Target Audience: Clinical neuropsychologists

Instructional Level: Intermediate

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Registration closes 30 minutes prior to the live presentation.


Steven Paul Woods, Psy.D.
is a Professor of Psychology at the University of Houston, where he is the Director of the Cognitive Neuropsychology of Daily Life (CNDL) Laboratory. Dr. Woods also holds appointments as an Adjunct Professor at UC San Diego (Psychiatry) and the University of Western Australia (School of Psychological Science). His program of research uses cognitive theory to enhance the clinical detection, prediction, and remediation of real-world health outcomes in various neuropsychological populations, including HIV disease and aging. In particular, he is interested in how people’s ability to “remember to remember” (i.e., prospective memory) affects health-related behaviors such as adhering to medications. Dr. Woods is the Director of Clinical Neuropsychology Training at the University of Houston and is an active teacher, both in the classroom and in the laboratory. He is a licensed psychologist and operates an evidence-based neuropsychology clinic that serves HIV+ persons at the Thomas Street Health Center in Houston. Dr. Woods is a Fellow of the American Psychological Association (Division 40, Society for Clinical Neuropsychology) and the National Academy of Neuropsychology (NAN).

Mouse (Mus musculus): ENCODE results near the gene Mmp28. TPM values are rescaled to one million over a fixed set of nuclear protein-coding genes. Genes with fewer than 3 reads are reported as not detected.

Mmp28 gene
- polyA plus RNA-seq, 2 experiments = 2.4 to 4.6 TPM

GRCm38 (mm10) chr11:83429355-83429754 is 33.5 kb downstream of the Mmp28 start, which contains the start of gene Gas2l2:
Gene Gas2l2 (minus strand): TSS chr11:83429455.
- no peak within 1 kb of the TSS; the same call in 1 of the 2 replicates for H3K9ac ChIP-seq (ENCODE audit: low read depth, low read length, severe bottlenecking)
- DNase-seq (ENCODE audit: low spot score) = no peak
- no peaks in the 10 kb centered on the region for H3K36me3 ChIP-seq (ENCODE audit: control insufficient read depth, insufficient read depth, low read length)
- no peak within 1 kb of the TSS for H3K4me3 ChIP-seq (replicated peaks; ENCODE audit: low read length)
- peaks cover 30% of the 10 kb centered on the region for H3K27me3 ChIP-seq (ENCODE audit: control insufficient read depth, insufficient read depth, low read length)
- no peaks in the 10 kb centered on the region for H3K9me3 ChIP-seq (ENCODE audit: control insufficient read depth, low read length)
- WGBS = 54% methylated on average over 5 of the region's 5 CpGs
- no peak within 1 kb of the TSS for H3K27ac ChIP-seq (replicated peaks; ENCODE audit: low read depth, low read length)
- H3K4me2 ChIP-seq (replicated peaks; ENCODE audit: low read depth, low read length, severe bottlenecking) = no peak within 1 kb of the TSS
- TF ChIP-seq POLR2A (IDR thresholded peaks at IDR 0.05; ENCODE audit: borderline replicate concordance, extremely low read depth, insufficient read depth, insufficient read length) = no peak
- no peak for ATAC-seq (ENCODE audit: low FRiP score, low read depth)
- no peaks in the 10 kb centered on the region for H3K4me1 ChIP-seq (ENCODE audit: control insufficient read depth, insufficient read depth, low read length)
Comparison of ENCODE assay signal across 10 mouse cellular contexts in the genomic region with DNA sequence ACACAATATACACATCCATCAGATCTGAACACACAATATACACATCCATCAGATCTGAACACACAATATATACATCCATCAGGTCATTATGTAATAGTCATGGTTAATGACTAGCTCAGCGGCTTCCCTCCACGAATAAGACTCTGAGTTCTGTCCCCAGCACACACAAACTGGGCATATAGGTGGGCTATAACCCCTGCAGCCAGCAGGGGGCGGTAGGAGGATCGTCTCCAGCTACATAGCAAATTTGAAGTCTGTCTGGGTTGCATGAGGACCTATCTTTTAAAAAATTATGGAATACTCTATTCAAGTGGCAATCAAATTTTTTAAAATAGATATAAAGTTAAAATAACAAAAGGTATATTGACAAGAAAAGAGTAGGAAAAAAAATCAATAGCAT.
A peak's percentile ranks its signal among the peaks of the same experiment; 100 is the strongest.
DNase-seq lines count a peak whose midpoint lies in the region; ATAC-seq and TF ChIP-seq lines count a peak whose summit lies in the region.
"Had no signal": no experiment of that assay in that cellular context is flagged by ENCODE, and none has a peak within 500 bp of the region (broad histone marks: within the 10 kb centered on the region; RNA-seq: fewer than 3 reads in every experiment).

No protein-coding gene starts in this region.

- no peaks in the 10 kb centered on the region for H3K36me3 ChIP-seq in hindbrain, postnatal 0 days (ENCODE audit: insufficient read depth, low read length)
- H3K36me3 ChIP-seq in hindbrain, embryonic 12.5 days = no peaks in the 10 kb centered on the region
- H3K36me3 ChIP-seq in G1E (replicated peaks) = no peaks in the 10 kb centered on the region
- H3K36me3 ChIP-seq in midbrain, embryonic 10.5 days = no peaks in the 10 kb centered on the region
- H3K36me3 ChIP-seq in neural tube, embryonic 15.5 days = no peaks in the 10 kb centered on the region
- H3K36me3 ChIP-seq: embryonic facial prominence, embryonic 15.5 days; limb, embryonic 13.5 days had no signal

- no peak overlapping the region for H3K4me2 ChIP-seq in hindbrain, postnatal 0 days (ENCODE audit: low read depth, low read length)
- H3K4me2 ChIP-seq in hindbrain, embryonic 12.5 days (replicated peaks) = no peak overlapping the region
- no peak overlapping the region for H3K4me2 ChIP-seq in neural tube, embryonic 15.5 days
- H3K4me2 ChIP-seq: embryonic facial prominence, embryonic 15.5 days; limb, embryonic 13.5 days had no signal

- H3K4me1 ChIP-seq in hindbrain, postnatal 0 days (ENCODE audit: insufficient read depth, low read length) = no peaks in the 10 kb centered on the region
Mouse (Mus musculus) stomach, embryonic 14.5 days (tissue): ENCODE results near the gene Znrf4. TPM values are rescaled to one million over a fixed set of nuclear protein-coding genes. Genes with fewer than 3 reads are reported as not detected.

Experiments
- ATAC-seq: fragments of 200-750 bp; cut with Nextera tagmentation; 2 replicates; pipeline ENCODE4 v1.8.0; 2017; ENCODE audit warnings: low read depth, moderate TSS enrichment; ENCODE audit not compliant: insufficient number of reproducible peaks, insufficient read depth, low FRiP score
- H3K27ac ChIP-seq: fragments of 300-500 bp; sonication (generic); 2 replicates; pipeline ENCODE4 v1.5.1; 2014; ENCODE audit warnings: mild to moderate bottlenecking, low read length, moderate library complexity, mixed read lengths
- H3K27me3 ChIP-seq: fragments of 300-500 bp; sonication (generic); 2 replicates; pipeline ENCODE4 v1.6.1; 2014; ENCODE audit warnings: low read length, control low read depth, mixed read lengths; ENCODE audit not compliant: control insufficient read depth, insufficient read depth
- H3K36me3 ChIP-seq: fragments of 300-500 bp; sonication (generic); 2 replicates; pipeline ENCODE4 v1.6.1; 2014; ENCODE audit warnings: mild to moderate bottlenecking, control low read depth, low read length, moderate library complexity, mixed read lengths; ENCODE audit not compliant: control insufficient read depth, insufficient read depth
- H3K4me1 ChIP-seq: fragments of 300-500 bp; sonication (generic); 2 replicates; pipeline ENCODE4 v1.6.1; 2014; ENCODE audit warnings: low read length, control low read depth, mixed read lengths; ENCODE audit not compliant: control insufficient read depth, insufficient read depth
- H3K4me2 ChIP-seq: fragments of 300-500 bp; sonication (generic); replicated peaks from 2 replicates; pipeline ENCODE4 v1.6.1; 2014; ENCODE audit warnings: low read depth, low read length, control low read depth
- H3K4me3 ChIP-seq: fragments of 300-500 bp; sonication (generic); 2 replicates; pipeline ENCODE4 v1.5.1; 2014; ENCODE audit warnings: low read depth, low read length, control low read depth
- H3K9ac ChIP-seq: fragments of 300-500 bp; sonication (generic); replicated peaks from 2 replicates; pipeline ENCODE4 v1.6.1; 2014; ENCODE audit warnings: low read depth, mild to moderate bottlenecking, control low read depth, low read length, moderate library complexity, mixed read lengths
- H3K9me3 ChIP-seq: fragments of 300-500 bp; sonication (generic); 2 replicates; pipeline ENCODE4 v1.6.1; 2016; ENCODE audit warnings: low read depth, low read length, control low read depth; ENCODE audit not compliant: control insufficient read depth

The Neuropsychology (Broadly Conceived) of MSA, PSP, and CBD

Wednesday, February 21, 2018
12:00pm - 1:30pm Eastern time
1.5 CE Credits

Presented by:
Adam Gerstenecker, Ph.D. 
Assistant Professor of Neurology
Division of Neuropsychology
The University of Alabama at Birmingham